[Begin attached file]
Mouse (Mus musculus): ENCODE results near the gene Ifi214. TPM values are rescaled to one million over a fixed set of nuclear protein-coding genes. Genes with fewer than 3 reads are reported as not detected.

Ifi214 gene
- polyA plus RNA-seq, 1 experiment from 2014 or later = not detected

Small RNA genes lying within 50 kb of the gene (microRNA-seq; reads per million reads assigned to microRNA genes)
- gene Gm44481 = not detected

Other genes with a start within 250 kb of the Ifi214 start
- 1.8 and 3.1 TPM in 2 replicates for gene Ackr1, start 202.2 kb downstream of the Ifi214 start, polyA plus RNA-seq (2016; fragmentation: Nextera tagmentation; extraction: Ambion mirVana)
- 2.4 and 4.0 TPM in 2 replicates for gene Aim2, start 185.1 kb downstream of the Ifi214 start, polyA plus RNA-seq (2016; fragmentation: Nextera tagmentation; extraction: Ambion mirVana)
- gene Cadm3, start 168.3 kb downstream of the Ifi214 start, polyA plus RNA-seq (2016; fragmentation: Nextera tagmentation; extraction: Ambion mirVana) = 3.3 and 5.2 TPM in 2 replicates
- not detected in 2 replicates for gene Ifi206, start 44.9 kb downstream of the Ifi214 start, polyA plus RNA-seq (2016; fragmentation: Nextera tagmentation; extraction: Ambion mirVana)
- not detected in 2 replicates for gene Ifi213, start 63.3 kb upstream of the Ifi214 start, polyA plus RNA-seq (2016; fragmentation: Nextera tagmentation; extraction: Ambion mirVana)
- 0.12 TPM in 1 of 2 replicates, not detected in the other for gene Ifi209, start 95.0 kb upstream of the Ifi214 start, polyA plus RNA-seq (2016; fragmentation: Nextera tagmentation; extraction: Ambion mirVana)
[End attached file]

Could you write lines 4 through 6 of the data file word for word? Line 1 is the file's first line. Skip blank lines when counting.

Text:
Small RNA genes lying within 50 kb of the gene (microRNA-seq; reads per million reads assigned to microRNA genes)
- gene Gm44481 = not detected

Other genes with a start within 250 kb of the Ifi214 start